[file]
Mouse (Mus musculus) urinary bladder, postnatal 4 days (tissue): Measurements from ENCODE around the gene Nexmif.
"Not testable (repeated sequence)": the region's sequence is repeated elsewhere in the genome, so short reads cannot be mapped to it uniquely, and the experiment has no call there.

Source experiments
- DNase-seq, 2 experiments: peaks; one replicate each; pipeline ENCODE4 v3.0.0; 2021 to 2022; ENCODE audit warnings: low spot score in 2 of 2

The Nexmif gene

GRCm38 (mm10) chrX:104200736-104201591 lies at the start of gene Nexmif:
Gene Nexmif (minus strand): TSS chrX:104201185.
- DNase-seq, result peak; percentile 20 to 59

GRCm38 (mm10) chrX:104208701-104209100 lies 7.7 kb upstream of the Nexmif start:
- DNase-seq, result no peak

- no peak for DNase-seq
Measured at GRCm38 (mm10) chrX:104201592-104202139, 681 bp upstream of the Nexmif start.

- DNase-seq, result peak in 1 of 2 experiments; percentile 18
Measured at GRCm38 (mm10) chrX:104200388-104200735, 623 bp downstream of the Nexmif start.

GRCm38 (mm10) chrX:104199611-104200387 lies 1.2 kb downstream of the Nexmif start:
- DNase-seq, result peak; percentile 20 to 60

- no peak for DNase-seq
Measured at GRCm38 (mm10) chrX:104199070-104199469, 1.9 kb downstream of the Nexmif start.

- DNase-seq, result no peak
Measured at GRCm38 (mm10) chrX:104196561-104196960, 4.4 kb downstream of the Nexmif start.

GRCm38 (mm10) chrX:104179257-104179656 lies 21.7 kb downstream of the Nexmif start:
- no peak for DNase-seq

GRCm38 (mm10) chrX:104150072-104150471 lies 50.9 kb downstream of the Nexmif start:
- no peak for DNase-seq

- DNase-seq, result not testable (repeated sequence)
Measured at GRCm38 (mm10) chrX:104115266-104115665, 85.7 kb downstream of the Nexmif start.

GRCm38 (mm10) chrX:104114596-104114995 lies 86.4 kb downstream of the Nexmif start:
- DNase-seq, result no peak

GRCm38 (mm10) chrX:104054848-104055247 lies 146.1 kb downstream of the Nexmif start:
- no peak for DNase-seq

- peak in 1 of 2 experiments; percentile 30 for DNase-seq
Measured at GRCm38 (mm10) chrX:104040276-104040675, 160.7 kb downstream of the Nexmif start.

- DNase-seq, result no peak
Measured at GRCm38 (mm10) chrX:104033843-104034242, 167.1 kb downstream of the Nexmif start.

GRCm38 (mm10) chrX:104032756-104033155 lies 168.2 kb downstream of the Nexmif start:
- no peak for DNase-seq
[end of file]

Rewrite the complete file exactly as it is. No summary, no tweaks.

Mouse (Mus musculus) urinary bladder, postnatal 4 days (tissue): Measurements from ENCODE around the gene Nexmif.
"Not testable (repeated sequence)": the region's sequence is repeated elsewhere in the genome, so short reads cannot be mapped to it uniquely, and the experiment has no call there.

Source experiments
- DNase-seq, 2 experiments: peaks; one replicate each; pipeline ENCODE4 v3.0.0; 2021 to 2022; ENCODE audit warnings: low spot score in 2 of 2

The Nexmif gene

GRCm38 (mm10) chrX:104200736-104201591 lies at the start of gene Nexmif:
Gene Nexmif (minus strand): TSS chrX:104201185.
- DNase-seq, result peak; percentile 20 to 59

GRCm38 (mm10) chrX:104208701-104209100 lies 7.7 kb upstream of the Nexmif start:
- DNase-seq, result no peak

- no peak for DNase-seq
Measured at GRCm38 (mm10) chrX:104201592-104202139, 681 bp upstream of the Nexmif start.

- DNase-seq, result peak in 1 of 2 experiments; percentile 18
Measured at GRCm38 (mm10) chrX:104200388-104200735, 623 bp downstream of the Nexmif start.

GRCm38 (mm10) chrX:104199611-104200387 lies 1.2 kb downstream of the Nexmif start:
- DNase-seq, result peak; percentile 20 to 60

- no peak for DNase-seq
Measured at GRCm38 (mm10) chrX:104199070-104199469, 1.9 kb downstream of the Nexmif start.

- DNase-seq, result no peak
Measured at GRCm38 (mm10) chrX:104196561-104196960, 4.4 kb downstream of the Nexmif start.

GRCm38 (mm10) chrX:104179257-104179656 lies 21.7 kb downstream of the Nexmif start:
- no peak for DNase-seq

GRCm38 (mm10) chrX:104150072-104150471 lies 50.9 kb downstream of the Nexmif start:
- no peak for DNase-seq

- DNase-seq, result not testable (repeated sequence)
Measured at GRCm38 (mm10) chrX:104115266-104115665, 85.7 kb downstream of the Nexmif start.

GRCm38 (mm10) chrX:104114596-104114995 lies 86.4 kb downstream of the Nexmif start:
- DNase-seq, result no peak

GRCm38 (mm10) chrX:104054848-104055247 lies 146.1 kb downstream of the Nexmif start:
- no peak for DNase-seq

- peak in 1 of 2 experiments; percentile 30 for DNase-seq
Measured at GRCm38 (mm10) chrX:104040276-104040675, 160.7 kb downstream of the Nexmif start.

- DNase-seq, result no peak
Measured at GRCm38 (mm10) chrX:104033843-104034242, 167.1 kb downstream of the Nexmif start.

GRCm38 (mm10) chrX:104032756-104033155 lies 168.2 kb downstream of the Nexmif start:
- no peak for DNase-seq